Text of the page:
from Clinical/Therapeutic Issues
March 7, 2007 - Researchers Timothy L. McAuliffe, Wayne DiFranceisco, and Barbara R. Reed have published "Effects Of Question Format And Collection Mode On The Accuracy Of Retrospective Surveys Of Health Risk Behavior: A Comparison With Daily Sexual Activity Diaries," (Health Psychology, 2007, Vol. 26, No. 1, 60-67).
The executive summary describes the purpose and outcome of their research:
Objective: To use prospective diaries to assess the effects of alternative survey question formats and data collection modes on the accuracy of retrospective self-reports of sexual behavior for the same time period. Design: Over a 3-month period, 493 adults completed and returned by mail daily diaries of their sexual activities. Participants then returned to complete a retrospective survey of their sexual activities during the same 3-month time period. Participants were randomized to 1 of 6 retrospective experimental survey conditions that represented the combinations of 2 question formats (in aggregate and by partner) and 3 collection modes (paper questionnaire, computer-assisted self-interview [CASI], and audio enhanced CASI).
Main Outcome Measures: Frequencies of sexual activities and condom use reported in surveys were compared with what participants had recorded in their prospective daily diaries. Results: Relative to activity recorded in daily diaries, participants more often underreported than over reported (61% vs. 28%, p < .05) sexual behavior in retrospective surveys. Greater survey-to-diary consistency in reported behavior was achieved with by-partner question format ( p < .032) and CASI collection modes ( p < .05) used in surveys. However, median rates of error in survey-to-diary comparisons of reported behavior were as high as 40%.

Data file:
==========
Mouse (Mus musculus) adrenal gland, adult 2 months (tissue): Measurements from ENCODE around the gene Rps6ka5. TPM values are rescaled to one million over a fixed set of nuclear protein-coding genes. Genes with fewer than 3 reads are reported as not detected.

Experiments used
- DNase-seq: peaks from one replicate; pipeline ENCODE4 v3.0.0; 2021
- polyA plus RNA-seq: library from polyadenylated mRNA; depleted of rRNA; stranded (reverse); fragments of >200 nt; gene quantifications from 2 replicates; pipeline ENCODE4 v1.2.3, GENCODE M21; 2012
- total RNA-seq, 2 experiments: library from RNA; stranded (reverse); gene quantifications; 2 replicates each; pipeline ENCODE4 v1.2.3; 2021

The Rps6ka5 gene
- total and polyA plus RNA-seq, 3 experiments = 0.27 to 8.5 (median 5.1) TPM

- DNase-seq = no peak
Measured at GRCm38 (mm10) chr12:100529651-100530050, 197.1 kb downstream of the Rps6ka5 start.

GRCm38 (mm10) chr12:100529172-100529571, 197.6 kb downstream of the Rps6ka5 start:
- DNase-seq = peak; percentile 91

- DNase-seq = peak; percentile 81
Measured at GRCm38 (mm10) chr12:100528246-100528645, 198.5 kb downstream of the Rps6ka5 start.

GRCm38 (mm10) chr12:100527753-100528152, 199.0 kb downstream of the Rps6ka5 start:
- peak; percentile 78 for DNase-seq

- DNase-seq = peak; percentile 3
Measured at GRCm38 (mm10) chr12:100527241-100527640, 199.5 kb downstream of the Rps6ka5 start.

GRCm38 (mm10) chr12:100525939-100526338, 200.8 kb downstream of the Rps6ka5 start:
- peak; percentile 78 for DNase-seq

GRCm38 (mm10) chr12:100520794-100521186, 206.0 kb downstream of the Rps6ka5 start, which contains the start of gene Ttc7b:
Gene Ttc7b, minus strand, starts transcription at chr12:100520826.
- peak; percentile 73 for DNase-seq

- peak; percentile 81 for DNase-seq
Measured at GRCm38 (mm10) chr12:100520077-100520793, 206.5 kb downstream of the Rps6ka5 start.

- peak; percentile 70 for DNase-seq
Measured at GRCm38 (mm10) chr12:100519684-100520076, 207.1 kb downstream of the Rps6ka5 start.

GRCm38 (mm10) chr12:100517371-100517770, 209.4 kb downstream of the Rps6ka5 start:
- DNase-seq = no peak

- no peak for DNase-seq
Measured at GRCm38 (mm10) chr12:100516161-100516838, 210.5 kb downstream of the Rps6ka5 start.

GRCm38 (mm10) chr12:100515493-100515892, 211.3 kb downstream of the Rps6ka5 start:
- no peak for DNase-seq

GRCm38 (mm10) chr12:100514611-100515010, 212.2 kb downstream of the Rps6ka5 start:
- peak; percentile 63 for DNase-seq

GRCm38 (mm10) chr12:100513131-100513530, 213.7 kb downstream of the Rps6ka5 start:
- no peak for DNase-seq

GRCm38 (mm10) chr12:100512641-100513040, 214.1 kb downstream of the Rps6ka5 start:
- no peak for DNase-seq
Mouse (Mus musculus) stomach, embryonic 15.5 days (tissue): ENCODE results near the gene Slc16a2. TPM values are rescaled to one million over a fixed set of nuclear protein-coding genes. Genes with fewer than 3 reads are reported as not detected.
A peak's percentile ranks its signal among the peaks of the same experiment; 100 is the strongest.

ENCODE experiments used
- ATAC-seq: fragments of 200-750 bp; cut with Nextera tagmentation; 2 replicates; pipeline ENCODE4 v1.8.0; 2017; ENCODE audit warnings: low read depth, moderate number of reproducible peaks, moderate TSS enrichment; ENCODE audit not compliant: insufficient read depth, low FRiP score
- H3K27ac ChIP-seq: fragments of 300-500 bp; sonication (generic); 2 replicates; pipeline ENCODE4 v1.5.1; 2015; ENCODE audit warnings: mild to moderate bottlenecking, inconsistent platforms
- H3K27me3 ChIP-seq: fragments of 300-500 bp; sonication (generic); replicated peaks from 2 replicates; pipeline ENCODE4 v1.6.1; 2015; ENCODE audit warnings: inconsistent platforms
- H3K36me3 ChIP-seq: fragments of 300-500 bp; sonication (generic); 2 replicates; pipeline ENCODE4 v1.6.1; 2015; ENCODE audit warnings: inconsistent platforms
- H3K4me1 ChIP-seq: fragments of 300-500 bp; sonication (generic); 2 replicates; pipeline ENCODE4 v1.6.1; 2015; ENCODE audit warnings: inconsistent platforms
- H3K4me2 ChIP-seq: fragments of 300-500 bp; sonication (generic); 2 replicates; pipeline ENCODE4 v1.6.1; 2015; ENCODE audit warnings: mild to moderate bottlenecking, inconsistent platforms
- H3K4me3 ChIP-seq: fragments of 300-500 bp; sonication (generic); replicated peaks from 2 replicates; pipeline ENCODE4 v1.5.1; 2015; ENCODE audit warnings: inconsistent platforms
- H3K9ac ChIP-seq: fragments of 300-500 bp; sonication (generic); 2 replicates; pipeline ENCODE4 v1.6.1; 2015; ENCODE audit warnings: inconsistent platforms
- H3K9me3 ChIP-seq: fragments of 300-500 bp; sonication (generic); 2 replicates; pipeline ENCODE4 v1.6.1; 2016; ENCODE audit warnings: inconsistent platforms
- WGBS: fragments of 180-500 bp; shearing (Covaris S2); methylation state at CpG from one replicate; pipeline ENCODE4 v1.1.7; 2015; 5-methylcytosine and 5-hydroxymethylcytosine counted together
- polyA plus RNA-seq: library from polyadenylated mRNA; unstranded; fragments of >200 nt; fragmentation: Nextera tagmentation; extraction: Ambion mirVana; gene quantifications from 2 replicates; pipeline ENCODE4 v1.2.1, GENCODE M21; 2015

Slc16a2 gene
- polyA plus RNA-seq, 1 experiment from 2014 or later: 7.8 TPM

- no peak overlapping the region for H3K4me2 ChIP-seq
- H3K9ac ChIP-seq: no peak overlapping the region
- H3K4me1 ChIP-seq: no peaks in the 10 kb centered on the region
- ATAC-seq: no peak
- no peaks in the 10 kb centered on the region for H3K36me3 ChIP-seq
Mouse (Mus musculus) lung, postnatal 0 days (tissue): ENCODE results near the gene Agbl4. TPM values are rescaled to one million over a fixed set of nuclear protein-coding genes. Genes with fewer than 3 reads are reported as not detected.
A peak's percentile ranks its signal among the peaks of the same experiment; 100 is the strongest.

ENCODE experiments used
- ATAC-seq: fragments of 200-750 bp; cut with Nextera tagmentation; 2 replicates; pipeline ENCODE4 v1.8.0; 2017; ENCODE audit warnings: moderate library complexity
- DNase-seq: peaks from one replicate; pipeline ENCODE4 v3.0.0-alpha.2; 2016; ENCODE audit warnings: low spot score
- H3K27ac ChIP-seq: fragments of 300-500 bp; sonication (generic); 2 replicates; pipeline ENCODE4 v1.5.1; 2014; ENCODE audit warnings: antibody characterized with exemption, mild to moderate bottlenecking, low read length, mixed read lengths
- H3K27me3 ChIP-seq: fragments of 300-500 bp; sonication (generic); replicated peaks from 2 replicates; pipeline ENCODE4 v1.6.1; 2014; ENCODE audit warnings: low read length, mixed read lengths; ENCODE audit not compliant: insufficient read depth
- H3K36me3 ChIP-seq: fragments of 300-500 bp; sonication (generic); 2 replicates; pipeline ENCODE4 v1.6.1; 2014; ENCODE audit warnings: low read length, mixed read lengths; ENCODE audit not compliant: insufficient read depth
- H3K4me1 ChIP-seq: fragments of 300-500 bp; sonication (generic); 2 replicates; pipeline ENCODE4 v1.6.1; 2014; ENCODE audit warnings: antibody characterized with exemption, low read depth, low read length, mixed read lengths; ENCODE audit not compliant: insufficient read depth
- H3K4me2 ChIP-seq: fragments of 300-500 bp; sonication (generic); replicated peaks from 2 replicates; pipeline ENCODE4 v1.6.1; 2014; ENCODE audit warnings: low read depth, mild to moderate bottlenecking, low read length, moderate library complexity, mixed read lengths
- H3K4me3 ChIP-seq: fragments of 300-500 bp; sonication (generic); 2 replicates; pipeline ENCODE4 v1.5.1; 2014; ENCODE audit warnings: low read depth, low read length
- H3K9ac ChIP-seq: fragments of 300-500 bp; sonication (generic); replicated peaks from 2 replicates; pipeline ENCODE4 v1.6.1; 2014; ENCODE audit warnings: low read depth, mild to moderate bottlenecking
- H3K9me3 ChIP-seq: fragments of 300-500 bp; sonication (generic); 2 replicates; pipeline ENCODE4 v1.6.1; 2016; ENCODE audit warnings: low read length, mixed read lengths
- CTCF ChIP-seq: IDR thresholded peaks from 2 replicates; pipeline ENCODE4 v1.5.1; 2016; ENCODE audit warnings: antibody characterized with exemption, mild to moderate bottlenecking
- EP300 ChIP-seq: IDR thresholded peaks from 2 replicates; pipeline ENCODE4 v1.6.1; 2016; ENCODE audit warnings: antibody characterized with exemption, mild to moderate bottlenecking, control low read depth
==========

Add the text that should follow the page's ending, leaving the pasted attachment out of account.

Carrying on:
Conclusion: Even after refinements in survey question format and use of ASI techniques, there remained substantial error in participants' retrospective reports of sexual practices. These error rates may be comparable to, or even larger than, the expected effect size of some intervention studies. Further research is needed to improve the accuracy of sexual behavior reports.